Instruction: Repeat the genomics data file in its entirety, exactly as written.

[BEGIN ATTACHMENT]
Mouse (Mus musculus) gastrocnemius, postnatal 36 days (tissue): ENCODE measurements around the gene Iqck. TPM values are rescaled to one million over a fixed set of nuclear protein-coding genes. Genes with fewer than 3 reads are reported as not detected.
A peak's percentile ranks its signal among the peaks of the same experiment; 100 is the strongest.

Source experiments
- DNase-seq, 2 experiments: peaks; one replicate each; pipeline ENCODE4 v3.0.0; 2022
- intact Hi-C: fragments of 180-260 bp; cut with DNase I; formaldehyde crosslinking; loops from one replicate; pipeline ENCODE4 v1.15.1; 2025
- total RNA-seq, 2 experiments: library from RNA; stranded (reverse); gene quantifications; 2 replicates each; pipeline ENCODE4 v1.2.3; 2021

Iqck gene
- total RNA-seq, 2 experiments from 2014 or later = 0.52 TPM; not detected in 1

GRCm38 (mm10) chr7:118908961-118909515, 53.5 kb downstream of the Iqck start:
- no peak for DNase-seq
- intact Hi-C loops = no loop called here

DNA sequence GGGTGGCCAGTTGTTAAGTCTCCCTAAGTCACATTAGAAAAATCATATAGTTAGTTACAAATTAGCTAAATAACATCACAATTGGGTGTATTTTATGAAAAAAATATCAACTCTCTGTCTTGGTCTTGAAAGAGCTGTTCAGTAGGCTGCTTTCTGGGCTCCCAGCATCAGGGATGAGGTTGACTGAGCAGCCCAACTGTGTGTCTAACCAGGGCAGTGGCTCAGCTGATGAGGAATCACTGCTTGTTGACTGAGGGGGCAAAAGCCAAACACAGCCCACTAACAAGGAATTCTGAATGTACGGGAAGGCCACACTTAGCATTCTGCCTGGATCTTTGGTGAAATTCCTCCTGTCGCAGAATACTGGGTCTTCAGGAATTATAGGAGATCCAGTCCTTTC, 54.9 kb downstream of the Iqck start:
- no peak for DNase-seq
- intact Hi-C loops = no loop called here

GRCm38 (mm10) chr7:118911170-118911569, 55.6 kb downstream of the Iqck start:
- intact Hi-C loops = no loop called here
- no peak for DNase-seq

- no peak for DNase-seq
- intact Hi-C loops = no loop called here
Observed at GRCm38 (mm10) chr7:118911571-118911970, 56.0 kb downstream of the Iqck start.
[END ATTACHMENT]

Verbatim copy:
Mouse (Mus musculus) gastrocnemius, postnatal 36 days (tissue): ENCODE measurements around the gene Iqck. TPM values are rescaled to one million over a fixed set of nuclear protein-coding genes. Genes with fewer than 3 reads are reported as not detected.
A peak's percentile ranks its signal among the peaks of the same experiment; 100 is the strongest.

Source experiments
- DNase-seq, 2 experiments: peaks; one replicate each; pipeline ENCODE4 v3.0.0; 2022
- intact Hi-C: fragments of 180-260 bp; cut with DNase I; formaldehyde crosslinking; loops from one replicate; pipeline ENCODE4 v1.15.1; 2025
- total RNA-seq, 2 experiments: library from RNA; stranded (reverse); gene quantifications; 2 replicates each; pipeline ENCODE4 v1.2.3; 2021

Iqck gene
- total RNA-seq, 2 experiments from 2014 or later = 0.52 TPM; not detected in 1

GRCm38 (mm10) chr7:118908961-118909515, 53.5 kb downstream of the Iqck start:
- no peak for DNase-seq
- intact Hi-C loops = no loop called here

DNA sequence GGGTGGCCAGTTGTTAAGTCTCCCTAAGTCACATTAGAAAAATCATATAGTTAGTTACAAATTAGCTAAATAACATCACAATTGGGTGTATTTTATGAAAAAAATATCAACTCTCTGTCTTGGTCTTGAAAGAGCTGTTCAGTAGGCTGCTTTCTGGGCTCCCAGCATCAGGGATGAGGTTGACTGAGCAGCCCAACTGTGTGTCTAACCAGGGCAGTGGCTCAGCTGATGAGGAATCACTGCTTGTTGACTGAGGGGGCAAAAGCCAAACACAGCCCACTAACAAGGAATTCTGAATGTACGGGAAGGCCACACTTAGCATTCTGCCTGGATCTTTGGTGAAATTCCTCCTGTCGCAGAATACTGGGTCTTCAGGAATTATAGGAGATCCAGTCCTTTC, 54.9 kb downstream of the Iqck start:
- no peak for DNase-seq
- intact Hi-C loops = no loop called here

GRCm38 (mm10) chr7:118911170-118911569, 55.6 kb downstream of the Iqck start:
- intact Hi-C loops = no loop called here
- no peak for DNase-seq

- no peak for DNase-seq
- intact Hi-C loops = no loop called here
Observed at GRCm38 (mm10) chr7:118911571-118911970, 56.0 kb downstream of the Iqck start.